How voir dire helps ensure you get a fair trial

A criminal trial is a complicated process with many moving parts. There is the defendant, the defense attorney, the prosecutor, the judge, witnesses and evidence — and the jury.

The jury is supposed to be a group of your peers from the community who can examine the evidence and arguments the lawyers will present objectively and without bias. In reality, everyone has conscious and unconscious biases that affect their judgment and how they perceive the world. Some people’s opinions and prejudices are more severe than others, to the point that they cannot judge the criminal charges against you fairly. With such people on the jury, you have very little chance of a fair trial.

Fortunately, you and your defense attorney do not have to accept the first 11 people who showed up for jury duty to serve on your jury. Before the trial begins, there is the jury selection process, which includes voir dire. This legal term refers to the right of the prosecutor, defense attorney and judge to question potential jurors to decide if they are suitable for the case.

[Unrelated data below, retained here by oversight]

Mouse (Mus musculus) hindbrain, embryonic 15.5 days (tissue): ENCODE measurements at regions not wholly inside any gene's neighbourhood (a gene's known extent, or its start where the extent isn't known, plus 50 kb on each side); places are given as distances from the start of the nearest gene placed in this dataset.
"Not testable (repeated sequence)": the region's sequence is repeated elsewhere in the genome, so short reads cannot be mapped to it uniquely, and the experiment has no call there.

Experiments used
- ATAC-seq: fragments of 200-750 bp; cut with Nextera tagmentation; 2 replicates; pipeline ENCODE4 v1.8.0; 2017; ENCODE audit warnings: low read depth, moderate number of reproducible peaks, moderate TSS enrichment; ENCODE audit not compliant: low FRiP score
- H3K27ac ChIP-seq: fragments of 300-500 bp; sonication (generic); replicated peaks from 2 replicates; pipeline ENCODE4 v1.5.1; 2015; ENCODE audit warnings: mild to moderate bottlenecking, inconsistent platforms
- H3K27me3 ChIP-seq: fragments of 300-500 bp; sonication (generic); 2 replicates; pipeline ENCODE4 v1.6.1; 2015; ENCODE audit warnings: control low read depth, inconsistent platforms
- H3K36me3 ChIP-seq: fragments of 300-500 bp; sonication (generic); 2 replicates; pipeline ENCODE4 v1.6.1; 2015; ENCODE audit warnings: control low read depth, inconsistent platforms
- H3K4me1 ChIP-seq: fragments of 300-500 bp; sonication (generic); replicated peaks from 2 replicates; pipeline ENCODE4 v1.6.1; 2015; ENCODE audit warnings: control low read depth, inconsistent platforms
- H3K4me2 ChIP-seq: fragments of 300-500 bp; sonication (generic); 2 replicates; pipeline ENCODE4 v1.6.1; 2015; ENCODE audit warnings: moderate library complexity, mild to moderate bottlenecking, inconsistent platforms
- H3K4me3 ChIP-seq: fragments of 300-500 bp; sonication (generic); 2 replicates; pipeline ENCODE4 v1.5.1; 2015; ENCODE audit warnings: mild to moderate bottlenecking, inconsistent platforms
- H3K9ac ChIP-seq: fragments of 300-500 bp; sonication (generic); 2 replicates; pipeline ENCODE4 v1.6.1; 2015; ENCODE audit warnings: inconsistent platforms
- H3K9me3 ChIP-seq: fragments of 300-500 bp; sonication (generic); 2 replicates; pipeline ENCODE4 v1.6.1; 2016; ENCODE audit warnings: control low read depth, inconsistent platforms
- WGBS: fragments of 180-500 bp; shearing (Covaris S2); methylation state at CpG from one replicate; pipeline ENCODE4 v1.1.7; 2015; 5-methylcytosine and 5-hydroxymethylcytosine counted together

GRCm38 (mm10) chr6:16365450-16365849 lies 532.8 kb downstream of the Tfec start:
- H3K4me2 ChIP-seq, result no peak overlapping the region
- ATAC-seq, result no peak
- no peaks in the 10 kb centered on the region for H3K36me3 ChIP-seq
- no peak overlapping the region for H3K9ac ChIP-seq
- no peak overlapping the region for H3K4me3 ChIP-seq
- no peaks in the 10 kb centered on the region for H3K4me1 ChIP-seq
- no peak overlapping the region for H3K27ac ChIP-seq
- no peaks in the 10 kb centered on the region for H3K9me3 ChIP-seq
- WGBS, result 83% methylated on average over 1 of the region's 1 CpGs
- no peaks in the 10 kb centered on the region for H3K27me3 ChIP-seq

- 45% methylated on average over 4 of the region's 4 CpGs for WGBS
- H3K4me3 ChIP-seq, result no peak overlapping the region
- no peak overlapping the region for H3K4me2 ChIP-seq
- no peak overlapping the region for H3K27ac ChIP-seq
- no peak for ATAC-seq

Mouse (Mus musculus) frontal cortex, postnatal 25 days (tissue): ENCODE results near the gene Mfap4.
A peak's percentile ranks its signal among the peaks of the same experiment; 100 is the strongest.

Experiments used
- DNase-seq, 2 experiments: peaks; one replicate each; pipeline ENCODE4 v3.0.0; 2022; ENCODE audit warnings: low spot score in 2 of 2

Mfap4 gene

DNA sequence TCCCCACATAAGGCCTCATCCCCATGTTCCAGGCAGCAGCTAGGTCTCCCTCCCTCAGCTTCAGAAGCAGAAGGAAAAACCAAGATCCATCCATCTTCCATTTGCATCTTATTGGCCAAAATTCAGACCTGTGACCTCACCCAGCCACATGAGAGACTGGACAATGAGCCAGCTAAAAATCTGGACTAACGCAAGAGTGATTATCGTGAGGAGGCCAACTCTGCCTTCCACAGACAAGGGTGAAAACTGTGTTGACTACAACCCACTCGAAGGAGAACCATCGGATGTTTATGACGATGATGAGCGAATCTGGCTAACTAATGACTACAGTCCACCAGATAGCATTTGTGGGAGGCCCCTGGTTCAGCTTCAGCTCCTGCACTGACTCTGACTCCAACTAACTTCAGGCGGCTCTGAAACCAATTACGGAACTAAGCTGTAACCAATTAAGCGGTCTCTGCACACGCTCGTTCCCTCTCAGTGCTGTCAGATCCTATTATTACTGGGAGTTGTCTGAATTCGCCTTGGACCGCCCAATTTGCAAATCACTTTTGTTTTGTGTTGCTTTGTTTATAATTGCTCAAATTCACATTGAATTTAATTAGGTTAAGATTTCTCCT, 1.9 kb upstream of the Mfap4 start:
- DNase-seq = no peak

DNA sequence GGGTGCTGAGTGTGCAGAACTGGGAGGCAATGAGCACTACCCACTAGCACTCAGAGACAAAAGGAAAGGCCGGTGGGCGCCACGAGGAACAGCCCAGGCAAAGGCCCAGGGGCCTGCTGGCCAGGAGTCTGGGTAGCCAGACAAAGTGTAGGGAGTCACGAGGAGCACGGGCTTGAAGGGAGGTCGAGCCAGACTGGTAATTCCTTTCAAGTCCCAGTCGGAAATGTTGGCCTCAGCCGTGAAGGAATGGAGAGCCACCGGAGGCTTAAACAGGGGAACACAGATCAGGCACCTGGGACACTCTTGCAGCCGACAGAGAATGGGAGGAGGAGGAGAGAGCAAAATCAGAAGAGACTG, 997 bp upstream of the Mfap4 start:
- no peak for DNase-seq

When conducting voir dire of the jury pool, your lawyer generally should be looking for three things:

  • Background. Is there anything in the potential juror’s background that could affect their judgment at trial? Things like the person’s education, job history, and television viewing habits can all be relevant.
  • Experiences. Did the person experience anything similar to the facts of the case? Were they ever the victim of a crime or accused of a crime related to the charges in the case against you?
  • Beliefs and values. Does the potential juror have strong opinions about people of your sex, race, age, ethnicity or sexual orientation? What do they think of the police and the legal system? How would these beliefs affect how they serve on the jury, if selected?

By carefully (and politely) questioning each potential juror, your attorney can identify the ones who would not make impartial members of the jury. The lawyer can then challenge their inclusion in the jury for things like bias or prejudice against you or having apparently already made up their mind that you are guilty. This is an important part of the criminal defense representation process.

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